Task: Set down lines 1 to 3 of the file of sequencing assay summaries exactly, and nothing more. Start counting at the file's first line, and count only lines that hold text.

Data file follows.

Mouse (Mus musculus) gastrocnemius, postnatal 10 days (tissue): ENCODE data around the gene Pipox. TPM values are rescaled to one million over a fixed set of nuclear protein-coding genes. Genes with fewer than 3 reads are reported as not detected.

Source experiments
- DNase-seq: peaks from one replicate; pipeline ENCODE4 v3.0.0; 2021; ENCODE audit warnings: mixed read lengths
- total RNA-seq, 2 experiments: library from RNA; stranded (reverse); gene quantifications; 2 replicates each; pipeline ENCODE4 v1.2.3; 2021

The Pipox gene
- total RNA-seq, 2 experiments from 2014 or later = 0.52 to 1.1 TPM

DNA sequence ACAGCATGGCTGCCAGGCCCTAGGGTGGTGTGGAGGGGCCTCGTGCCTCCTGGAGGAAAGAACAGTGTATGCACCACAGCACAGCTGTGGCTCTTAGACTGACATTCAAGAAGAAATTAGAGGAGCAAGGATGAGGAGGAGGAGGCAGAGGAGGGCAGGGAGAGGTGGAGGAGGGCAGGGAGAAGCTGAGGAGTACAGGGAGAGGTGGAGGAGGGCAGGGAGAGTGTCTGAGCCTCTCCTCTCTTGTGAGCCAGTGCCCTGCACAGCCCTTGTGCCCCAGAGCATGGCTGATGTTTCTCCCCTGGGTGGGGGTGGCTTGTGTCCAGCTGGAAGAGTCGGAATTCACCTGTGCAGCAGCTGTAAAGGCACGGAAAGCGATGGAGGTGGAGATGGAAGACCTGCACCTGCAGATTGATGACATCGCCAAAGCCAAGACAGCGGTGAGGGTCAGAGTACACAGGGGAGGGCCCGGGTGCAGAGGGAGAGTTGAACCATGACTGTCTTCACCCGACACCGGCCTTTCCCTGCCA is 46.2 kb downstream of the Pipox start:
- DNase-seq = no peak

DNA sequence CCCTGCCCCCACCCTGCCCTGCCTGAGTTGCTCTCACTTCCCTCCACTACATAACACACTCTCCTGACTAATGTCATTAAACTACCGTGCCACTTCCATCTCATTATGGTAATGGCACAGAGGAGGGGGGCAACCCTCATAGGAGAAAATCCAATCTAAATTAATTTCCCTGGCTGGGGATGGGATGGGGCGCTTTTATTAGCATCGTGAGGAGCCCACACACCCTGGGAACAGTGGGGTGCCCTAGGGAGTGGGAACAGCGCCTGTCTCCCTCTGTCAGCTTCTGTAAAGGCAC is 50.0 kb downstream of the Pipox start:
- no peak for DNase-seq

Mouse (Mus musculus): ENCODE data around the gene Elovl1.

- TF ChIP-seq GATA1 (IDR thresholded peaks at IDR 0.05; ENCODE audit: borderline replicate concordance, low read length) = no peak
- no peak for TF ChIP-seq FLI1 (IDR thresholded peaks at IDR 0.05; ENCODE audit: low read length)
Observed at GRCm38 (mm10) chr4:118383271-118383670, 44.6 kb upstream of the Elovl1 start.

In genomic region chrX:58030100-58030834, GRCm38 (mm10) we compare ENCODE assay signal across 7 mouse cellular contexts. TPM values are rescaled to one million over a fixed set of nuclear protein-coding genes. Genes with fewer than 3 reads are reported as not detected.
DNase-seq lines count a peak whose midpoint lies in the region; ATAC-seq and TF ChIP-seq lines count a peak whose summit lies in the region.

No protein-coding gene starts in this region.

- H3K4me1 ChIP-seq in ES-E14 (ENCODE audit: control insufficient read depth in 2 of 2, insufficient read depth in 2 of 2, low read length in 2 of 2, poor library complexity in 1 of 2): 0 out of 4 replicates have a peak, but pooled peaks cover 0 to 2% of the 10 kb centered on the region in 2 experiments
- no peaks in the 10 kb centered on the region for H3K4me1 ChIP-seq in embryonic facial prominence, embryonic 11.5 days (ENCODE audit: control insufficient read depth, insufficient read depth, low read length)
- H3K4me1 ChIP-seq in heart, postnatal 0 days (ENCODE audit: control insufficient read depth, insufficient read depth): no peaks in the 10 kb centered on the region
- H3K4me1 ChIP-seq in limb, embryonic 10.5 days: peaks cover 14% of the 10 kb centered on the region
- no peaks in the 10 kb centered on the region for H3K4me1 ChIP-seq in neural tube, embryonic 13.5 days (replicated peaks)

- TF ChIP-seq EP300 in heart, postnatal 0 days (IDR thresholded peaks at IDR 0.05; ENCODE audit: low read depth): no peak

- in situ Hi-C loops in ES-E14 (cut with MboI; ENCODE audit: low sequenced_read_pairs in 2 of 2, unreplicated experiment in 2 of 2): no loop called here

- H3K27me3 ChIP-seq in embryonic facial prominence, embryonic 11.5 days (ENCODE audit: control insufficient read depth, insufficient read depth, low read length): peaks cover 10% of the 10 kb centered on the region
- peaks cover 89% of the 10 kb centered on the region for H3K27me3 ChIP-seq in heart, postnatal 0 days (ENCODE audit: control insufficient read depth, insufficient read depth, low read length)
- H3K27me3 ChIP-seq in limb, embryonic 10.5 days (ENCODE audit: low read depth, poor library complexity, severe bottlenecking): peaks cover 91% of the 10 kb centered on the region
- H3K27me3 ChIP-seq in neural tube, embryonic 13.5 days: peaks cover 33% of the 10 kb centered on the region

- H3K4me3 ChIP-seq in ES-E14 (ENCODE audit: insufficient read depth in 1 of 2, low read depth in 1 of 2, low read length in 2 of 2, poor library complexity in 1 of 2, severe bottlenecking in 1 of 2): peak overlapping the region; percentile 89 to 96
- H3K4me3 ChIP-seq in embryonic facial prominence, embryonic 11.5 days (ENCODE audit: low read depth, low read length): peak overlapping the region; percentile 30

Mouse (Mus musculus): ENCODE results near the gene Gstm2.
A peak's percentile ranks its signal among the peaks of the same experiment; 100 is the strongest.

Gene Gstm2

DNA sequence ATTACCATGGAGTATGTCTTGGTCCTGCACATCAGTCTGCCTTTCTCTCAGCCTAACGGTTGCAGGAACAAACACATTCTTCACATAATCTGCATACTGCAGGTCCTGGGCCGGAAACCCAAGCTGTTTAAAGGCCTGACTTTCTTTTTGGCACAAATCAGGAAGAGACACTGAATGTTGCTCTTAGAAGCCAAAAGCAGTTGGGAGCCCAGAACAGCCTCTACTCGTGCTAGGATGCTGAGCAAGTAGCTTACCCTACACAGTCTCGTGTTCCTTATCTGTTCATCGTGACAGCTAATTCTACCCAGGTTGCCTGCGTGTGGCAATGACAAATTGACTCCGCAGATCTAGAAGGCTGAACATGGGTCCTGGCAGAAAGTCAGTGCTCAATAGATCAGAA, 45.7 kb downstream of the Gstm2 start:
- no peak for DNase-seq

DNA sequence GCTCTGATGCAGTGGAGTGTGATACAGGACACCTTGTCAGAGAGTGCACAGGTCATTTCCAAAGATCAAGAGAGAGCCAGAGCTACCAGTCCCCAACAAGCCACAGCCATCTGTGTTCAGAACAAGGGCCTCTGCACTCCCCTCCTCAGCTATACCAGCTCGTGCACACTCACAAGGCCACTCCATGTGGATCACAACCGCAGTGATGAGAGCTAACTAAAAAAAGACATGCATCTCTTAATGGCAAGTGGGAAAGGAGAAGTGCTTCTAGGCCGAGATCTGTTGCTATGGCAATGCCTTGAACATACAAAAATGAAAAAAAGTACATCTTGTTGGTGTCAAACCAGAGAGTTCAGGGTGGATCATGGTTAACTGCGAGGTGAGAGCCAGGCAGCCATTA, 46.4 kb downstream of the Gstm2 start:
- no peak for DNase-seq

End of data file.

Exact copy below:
Mouse (Mus musculus) gastrocnemius, postnatal 10 days (tissue): ENCODE data around the gene Pipox. TPM values are rescaled to one million over a fixed set of nuclear protein-coding genes. Genes with fewer than 3 reads are reported as not detected.

Source experiments
- DNase-seq: peaks from one replicate; pipeline ENCODE4 v3.0.0; 2021; ENCODE audit warnings: mixed read lengths